For example, Mint is able to run simple 'configure' tests such as testing for the presence of a standard header file such as <malloc.h>. It does this by invoking the C preprocessor and then looking at the exit code. Note that these configuration tests are in no way "built in" - instead they are defined in the standard Mint library.

A Python-inspired 'import' statement is used to import the configuration tests into your project's build file:

from prelude:configtests import check_include_file, check_include_file_cpp

HAVE_STDIO_H   = check_include_file { header = "stdio.h" }
HAVE_STDBOOL_H = check_include_file { header = "stdbool.h" }
HAVE_STDDEF_H  = check_include_file { header = "stddef.h" }
HAVE_STDLIB_H  = check_include_file { header = "stdlib.h" }
HAVE_CPP_ALGORITHM  = check_include_file_cpp { header = "algorithm" }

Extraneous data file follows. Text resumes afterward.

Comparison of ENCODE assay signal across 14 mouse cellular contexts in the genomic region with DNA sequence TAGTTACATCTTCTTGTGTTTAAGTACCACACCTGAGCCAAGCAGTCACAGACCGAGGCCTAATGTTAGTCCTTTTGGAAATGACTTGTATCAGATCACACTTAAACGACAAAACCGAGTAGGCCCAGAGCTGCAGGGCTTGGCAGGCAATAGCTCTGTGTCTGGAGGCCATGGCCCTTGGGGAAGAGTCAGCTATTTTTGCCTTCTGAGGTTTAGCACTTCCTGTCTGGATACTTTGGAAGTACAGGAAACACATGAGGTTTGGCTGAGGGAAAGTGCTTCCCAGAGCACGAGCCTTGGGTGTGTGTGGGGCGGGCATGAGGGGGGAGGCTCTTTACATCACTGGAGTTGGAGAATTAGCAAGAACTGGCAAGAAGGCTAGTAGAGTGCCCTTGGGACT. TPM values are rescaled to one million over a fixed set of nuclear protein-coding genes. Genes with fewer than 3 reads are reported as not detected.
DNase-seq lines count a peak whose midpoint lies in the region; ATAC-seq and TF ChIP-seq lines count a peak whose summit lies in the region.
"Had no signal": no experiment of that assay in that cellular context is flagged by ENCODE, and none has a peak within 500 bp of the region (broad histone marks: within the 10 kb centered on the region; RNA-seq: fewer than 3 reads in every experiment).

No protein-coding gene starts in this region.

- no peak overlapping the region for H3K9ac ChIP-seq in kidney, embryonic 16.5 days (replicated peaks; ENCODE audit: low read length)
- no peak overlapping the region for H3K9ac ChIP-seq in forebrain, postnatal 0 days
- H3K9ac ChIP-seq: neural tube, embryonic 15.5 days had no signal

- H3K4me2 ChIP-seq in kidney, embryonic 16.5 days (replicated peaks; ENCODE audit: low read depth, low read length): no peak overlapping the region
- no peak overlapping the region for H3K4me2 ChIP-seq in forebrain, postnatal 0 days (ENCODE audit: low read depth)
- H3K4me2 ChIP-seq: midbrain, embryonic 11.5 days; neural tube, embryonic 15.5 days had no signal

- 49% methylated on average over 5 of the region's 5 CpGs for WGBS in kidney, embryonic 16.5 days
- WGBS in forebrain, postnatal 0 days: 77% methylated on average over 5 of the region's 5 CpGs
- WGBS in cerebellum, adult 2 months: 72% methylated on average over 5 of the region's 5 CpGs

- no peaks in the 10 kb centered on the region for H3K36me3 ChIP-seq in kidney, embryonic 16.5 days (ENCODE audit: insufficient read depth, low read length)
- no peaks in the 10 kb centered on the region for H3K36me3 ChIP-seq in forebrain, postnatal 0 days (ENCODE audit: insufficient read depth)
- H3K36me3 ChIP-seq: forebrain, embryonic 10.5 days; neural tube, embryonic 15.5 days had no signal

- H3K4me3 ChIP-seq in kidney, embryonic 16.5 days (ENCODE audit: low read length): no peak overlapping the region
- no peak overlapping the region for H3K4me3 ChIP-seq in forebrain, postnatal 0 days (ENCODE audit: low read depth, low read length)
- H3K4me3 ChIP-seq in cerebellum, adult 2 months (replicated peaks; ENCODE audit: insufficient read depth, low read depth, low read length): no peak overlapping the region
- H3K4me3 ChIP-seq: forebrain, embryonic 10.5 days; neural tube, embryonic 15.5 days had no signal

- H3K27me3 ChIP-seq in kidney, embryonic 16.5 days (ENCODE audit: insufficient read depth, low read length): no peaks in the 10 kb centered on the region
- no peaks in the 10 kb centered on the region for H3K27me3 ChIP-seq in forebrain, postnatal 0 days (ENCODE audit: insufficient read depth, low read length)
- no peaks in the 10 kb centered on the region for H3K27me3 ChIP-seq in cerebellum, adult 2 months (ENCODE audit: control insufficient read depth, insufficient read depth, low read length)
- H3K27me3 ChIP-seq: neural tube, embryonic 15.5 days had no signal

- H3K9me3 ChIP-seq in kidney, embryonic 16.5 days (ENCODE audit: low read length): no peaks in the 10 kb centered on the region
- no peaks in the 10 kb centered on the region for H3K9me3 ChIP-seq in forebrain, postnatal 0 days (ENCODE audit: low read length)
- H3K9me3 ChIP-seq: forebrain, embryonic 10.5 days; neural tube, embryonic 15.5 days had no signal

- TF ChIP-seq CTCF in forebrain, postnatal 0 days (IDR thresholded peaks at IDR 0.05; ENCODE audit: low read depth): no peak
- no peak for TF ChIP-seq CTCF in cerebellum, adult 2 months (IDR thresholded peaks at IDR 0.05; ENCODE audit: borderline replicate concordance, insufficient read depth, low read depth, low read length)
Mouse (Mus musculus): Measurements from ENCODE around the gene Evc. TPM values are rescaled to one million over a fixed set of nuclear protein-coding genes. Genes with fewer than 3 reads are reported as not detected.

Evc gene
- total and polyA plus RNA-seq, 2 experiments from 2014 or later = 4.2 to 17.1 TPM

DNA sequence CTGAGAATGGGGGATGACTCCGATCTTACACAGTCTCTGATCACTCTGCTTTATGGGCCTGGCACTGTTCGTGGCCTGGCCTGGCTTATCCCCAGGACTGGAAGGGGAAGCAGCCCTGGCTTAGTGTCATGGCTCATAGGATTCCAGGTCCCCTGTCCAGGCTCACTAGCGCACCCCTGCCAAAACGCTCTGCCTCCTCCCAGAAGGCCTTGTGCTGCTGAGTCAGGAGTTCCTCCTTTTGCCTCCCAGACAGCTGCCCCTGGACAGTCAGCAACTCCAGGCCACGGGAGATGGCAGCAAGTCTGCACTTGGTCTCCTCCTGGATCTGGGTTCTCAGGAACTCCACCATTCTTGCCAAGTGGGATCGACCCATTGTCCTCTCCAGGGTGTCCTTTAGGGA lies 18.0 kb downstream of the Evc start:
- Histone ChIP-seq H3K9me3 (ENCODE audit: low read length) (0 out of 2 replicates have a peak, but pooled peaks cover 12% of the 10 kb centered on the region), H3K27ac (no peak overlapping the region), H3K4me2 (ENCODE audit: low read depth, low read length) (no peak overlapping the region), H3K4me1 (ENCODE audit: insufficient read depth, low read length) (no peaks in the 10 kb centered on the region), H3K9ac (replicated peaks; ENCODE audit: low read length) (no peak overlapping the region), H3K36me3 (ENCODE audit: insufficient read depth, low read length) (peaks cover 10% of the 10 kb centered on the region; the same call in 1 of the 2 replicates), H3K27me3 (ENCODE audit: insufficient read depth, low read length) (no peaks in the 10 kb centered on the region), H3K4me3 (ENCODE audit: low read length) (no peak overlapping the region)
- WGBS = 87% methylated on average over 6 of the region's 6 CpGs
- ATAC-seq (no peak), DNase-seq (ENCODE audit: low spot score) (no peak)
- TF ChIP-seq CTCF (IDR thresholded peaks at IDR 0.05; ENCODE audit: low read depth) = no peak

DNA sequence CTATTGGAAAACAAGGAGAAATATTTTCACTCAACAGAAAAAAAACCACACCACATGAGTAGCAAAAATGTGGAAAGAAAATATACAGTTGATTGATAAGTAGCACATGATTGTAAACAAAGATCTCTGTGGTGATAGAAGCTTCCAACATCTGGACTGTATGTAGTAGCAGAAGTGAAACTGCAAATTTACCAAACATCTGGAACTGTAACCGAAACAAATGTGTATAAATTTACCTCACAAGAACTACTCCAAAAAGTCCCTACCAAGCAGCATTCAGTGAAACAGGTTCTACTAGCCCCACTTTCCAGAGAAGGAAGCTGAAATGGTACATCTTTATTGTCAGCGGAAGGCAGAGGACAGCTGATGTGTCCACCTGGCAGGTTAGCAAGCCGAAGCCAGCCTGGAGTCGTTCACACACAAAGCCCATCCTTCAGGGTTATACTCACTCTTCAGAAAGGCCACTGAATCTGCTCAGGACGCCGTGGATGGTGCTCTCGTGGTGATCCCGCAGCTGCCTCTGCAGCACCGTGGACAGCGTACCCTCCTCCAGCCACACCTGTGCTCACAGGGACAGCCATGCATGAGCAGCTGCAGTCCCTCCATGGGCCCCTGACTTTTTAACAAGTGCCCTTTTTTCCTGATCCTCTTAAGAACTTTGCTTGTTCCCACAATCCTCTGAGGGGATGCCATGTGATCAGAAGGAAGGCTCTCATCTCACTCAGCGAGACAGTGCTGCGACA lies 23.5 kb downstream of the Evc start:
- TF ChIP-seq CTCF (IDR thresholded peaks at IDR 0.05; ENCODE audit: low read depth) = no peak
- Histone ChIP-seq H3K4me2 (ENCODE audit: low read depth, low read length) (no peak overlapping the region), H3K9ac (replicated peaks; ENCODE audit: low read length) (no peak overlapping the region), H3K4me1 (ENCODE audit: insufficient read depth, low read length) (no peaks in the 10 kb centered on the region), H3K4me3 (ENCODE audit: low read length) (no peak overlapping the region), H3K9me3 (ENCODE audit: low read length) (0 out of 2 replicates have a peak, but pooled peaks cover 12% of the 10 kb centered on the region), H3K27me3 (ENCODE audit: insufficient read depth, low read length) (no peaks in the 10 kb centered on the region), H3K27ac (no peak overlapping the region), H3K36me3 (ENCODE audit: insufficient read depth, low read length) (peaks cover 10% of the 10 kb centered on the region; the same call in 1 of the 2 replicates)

The syntax "projectname:modulename" syntax in the import statement is used to import definitions from another source tree - this is how Mint supports multiple source trees in a single build configuration. The name "prelude" is a special pseudo-project that points to the location of the Mint standard library.

The Mint language tries to be as declarative as possible, describing the end result that you want to have accomplished, while hiding from view the steps needed to get to that end result. Although Mint does have functions, most actions are described by objects rather than function calls. The typical pattern in Mint is that instead of calling a function with N parameters, you would commonly define an object with N named properties, and then 'evaluate' that object to get a list of actions to perform.